Our grandson, David, one of five grandchildren we are blessed to have—the only boy among four girls, his two sisters and two cousins—has graduated high school. Because of the pandemic currently assailing the world, he, like so many others, was deprived of the formal commencement he would otherwise have enjoyed.
And so—undeterred by the Covid-constraints, but mindful of the necessary precautions—fifteen of us gathered recently for a by-invitation-only, less-formal ceremony to honour his achievement. Three generations of family attended—four grandparents, two parents, two pairs of aunts and uncles, and his sisters and cousins.
Oh, and one rambunctious dog!
For Nana and me, he is the second of our grandchildren to graduate, his older cousin having done so last year. But for his paternal grandparents, he is the first. It was a joyous celebration, properly socially-distanced, held outdoors on the grounds of their expansive home on a glorious, sunlit afternoon. The dress was summer-casual, no caps and gowns to be seen, but the sense of occasion was as high as it would have been in the most somber, traditional commencement exercise.
Our families have always prized education and lifelong learning, a value that has, to our immense satisfaction, been assimilated by the youngest among us.
Almost everyone took the opportunity to address the graduate, commending him for his achievement. But it was I who was granted the honour of delivering the more formal remarks, a task I gladly embraced. Given the relaxed setting, I wanted to find a suitable mix of lightness and seriousness, of witticism and import, something that might be enjoyed at the time and remembered long after.
And of course, I did not want to ramble on too long, knowing that once the dog lost interest, so, too, might the rest of my audience.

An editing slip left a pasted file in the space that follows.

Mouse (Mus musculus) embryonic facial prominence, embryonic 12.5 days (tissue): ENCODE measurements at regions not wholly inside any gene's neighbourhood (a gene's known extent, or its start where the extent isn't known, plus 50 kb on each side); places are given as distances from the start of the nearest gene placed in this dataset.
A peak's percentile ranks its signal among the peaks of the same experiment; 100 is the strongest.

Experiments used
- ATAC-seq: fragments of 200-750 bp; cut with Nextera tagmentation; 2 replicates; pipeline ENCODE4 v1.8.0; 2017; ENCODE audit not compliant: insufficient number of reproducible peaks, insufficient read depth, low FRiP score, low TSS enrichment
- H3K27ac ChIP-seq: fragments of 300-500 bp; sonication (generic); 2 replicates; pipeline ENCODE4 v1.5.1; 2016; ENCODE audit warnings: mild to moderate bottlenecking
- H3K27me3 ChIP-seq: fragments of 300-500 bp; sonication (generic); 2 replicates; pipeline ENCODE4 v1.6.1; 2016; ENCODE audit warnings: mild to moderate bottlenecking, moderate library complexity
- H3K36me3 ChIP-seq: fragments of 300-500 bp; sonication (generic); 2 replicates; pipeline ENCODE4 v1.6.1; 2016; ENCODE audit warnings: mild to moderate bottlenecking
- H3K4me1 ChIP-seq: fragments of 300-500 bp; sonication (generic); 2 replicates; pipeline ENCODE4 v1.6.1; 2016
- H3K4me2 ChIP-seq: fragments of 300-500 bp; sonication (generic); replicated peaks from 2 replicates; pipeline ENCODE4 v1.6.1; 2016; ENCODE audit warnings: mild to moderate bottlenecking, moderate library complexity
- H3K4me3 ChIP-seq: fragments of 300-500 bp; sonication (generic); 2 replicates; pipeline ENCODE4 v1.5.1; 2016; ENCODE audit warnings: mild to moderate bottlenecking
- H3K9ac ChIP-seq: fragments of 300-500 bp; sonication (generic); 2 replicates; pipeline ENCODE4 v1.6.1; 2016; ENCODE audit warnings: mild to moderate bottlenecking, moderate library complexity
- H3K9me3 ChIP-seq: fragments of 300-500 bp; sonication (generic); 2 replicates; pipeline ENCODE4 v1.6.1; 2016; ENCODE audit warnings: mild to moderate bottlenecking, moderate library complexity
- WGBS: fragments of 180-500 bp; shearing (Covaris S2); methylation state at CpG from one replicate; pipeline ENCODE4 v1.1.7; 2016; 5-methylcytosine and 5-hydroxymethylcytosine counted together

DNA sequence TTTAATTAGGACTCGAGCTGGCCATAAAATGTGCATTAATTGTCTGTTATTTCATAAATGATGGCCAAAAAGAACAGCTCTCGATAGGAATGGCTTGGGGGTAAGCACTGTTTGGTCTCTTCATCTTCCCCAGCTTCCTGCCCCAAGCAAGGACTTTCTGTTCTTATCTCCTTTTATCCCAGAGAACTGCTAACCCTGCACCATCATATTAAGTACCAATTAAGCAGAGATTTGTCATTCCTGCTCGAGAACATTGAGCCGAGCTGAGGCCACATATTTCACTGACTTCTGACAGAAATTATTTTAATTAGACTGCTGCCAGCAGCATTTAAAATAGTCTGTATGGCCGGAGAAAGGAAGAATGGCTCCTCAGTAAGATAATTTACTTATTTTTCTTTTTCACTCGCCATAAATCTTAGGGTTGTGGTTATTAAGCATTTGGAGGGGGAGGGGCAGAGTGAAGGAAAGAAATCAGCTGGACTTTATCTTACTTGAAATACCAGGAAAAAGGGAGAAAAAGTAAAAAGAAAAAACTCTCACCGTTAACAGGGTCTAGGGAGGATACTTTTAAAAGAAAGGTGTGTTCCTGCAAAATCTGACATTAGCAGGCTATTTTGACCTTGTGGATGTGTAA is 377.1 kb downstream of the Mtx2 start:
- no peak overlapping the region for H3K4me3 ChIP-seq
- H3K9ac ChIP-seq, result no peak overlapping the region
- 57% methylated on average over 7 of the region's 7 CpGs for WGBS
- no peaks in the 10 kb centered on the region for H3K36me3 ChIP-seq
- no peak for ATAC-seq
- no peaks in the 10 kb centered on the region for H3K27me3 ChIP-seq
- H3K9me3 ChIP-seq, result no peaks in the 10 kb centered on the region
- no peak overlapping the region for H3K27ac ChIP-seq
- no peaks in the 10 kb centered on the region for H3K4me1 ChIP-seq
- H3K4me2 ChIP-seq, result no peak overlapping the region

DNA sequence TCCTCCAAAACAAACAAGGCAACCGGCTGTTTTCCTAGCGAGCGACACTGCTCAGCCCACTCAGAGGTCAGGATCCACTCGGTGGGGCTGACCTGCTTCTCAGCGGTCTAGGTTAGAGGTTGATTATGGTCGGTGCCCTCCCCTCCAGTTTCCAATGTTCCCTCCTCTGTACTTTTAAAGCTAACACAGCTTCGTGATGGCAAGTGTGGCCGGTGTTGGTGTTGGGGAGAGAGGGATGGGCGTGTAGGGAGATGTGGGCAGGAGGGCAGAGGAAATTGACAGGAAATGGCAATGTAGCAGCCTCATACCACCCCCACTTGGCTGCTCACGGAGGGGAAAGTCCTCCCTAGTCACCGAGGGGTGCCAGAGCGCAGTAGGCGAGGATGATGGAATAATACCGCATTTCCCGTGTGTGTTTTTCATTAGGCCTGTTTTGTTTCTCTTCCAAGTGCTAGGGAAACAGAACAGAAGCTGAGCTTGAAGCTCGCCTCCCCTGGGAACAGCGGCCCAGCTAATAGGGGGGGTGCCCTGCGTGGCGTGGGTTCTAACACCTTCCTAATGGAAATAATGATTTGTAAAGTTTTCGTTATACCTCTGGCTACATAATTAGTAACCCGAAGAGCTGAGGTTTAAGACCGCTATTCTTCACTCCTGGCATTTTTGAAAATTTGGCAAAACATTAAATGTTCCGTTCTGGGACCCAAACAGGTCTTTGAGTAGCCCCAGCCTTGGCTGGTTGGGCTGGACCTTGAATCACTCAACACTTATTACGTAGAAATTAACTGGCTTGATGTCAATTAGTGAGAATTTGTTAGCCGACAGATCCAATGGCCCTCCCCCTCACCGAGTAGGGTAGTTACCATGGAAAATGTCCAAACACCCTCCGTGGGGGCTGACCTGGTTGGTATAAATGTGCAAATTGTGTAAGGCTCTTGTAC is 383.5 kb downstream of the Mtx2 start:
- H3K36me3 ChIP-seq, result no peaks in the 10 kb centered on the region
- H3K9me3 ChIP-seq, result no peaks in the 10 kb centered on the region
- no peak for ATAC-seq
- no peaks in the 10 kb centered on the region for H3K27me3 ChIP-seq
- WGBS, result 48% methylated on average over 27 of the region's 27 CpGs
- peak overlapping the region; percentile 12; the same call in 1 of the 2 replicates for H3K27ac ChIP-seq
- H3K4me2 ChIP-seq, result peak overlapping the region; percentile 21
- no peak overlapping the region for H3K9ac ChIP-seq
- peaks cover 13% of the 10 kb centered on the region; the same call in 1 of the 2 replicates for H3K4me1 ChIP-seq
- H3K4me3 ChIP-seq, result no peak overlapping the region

I began by welcoming the graduate to an exclusive club—
If we trace a straight line to you from Granddad and Grandma, from Nana and me, through your parents, you are the seventh member to join this exclusive club of high school graduates.
There are other high school grads here today, of course, but none of them runs down that same line of succession as you. There are no secret handshakes for this club, no secret passwords, no class ring; but there is one mandatory ritual to which you must adhere, now that you are a member—namely, whenever one of the older members wants a hug, you must stand and deliver.
A few chuckles greeted this opening, along with a smile and nod from our grandson. Hugs have always been popular in our extended family.
After describing and commending him for his scholastic achievements, graduating with high honours, I spoke about his parents—
I want to mention two people who have reason to be prouder than any of us today—your Dad and your Mum. You’re drawing from a pretty amazing genetic pool, as I’m sure you know, and you are blessed to have them as parents.
If I had a magic wand, and if I could wave it over all the children in the world, my wish would be that every one of them could have a father like your Dad and a mother like your Mum.
I dared not look at either of them at this point, for fear of choking up myself, and I managed to continue—
Long before Granddad, Grandma, Nana, and I were grandparents, we were parents. And so, we have a pretty good understanding of how your Dad and Mum feel about you because we have had the same feelings for our own children. For as long as your parents live, you will be their pride and joy because, just as you are blessed, so, too, are you a blessing to them—and to all of us in your extended family.
I went on to spend a few moments talking about that extended family, because I believe it is important for this young man to appreciate his heritage—